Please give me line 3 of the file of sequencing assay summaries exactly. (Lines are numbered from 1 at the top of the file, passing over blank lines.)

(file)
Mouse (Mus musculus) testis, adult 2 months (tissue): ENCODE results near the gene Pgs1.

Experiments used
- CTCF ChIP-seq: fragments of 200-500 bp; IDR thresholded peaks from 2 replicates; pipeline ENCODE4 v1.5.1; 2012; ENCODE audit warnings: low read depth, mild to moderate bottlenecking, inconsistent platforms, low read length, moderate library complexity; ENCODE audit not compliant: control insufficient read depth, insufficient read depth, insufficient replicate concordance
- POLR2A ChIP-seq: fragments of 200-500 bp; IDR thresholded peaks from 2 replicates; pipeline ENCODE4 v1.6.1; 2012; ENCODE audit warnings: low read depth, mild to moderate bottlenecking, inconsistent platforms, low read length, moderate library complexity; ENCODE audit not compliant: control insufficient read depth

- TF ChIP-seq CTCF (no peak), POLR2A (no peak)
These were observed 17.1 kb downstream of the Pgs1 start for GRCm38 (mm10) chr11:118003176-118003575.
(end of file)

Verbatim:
- CTCF ChIP-seq: fragments of 200-500 bp; IDR thresholded peaks from 2 replicates; pipeline ENCODE4 v1.5.1; 2012; ENCODE audit warnings: low read depth, mild to moderate bottlenecking, inconsistent platforms, low read length, moderate library complexity; ENCODE audit not compliant: control insufficient read depth, insufficient read depth, insufficient replicate concordance